The new partnership, say the companies, will use Tula’s Dynamic Skip Fire controls technology to support Jacobs’ developments in diesel deactivation hardware.
Jacobs introduced its CDA (pictured) system for medium- and heavy-duty commercial vehicle engines in 2018. CDA mechanisms are used in the valvetrain to disable the opening of the intake and exhaust valves.
The hydraulically-activated mechanism is integrated in a collapsing valve bridge system for overhead camshaft engines, or with a collapsing pushrod system for cam-in-block engines. When combined with disabled injection in selected cylinders, multiple cylinders can be deactivated as needed. At low engine loads with three of six cylinders deactivated, says Jacobs, fuel consumption can be improved by up to 20%.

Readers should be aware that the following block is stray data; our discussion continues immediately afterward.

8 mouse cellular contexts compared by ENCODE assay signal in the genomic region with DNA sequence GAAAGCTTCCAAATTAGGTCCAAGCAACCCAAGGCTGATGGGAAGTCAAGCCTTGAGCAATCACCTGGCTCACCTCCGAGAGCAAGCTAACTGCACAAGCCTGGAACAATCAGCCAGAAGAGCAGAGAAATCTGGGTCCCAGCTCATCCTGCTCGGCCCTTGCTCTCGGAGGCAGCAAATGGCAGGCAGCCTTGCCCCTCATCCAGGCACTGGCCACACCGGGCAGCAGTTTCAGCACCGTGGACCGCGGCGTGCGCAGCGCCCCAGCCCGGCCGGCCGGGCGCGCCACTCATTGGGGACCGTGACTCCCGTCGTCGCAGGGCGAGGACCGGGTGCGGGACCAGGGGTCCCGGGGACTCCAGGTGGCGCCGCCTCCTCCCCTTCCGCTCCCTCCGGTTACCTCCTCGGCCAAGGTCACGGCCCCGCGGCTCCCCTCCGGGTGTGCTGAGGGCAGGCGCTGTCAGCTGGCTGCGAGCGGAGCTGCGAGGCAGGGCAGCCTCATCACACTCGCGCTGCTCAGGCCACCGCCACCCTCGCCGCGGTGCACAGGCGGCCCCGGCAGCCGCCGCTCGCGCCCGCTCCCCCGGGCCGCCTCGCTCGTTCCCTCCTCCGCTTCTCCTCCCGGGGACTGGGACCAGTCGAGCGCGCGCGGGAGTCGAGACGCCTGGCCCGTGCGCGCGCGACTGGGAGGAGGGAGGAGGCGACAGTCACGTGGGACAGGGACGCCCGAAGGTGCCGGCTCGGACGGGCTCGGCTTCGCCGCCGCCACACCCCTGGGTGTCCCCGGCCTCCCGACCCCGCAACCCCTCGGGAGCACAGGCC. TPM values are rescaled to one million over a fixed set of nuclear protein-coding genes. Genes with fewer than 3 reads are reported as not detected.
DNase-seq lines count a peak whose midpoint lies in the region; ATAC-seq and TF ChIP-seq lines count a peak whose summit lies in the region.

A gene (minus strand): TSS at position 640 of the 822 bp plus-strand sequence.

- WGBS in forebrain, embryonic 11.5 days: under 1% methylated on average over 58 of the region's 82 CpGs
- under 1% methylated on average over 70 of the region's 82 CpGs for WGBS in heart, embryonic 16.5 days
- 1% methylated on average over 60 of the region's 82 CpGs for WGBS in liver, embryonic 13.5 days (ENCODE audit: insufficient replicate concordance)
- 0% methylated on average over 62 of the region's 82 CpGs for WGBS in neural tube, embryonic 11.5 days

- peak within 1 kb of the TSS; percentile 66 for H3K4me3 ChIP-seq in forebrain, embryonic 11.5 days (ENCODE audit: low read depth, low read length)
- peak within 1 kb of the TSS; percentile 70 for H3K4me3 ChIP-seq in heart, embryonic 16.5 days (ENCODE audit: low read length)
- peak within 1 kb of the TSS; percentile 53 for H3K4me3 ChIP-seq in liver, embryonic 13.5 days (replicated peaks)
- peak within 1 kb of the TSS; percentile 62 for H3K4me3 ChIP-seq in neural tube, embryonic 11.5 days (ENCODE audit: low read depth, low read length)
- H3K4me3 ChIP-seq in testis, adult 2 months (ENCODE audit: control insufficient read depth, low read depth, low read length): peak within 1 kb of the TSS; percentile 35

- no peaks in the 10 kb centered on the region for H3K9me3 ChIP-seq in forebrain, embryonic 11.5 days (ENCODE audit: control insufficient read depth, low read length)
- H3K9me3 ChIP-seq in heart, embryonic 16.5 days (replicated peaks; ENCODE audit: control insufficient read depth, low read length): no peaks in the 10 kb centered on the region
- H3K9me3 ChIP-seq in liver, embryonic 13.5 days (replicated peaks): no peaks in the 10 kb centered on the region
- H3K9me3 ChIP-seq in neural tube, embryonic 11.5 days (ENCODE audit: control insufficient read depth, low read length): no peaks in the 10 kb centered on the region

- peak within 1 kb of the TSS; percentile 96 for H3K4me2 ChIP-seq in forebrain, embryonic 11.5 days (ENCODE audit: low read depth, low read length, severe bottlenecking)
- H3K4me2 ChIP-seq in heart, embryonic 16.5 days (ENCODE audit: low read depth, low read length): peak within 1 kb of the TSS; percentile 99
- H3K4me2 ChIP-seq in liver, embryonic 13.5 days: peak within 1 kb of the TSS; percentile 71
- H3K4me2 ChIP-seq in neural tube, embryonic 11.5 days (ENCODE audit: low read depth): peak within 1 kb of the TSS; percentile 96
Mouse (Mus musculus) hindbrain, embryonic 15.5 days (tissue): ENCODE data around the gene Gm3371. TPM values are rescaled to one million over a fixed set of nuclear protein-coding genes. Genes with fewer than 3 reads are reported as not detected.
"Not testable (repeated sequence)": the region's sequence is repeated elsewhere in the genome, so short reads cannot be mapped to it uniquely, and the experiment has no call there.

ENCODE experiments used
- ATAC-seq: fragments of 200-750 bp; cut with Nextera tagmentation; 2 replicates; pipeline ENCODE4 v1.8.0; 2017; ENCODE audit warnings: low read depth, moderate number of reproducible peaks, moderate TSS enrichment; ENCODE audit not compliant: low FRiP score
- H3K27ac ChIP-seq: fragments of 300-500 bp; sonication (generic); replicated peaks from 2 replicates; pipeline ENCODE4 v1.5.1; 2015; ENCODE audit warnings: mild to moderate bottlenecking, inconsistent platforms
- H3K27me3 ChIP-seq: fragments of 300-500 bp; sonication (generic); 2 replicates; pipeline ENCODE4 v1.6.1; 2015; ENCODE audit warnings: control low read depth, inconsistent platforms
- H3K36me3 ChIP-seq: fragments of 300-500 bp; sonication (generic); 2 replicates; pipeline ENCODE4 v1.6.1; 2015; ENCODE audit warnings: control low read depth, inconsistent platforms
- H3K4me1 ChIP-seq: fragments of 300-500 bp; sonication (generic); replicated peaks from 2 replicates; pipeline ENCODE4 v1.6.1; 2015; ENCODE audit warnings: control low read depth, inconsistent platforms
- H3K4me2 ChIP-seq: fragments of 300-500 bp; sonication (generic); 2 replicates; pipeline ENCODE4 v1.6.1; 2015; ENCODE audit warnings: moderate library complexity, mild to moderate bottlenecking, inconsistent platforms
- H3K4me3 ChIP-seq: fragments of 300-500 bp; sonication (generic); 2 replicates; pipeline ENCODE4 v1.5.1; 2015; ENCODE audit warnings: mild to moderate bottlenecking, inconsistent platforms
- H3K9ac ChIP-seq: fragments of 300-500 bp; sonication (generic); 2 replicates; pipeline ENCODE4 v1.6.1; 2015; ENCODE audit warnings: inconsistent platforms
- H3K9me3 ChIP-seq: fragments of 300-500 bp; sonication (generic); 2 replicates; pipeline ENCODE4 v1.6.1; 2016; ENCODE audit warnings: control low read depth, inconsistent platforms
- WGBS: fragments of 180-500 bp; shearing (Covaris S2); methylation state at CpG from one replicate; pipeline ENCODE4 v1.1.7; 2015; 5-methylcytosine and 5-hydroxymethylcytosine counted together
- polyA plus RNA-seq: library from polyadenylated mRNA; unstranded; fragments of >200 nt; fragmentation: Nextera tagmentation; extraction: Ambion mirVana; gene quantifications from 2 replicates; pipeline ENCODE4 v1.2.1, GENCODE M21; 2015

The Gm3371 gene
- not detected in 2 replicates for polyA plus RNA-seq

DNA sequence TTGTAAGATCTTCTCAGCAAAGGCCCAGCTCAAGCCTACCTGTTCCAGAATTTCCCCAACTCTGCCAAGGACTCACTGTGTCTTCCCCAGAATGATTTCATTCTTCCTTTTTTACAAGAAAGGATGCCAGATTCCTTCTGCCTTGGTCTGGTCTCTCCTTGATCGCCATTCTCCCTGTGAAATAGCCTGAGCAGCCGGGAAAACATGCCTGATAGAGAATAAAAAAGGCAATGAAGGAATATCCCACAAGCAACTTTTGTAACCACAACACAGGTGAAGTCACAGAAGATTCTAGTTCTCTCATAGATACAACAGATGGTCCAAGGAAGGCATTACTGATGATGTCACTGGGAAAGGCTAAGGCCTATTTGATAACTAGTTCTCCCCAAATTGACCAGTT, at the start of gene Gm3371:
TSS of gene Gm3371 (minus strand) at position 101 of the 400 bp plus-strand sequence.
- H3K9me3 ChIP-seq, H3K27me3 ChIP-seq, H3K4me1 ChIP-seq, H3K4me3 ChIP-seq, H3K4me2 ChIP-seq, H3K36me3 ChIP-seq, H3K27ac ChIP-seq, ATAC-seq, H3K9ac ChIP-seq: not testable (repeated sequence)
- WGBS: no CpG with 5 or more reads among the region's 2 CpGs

Tula’s Dynamic Skip Fire system makes firing decisions based on how much torque is requested, choosing which cylinders will be active or deactivated to meet performance demand. When more torque is required, the firing density increases; when there is less demand for torque, firing density decreases.
Robb Janak, director new technology, Jacobs Vehicle Systems, says: “Vehicle manufacturers are looking for new and improved technologies to comply with stricter legal limits on CO2 and NOx emissions... Cylinder deactivation is a great solution, technically proven and cost effective.”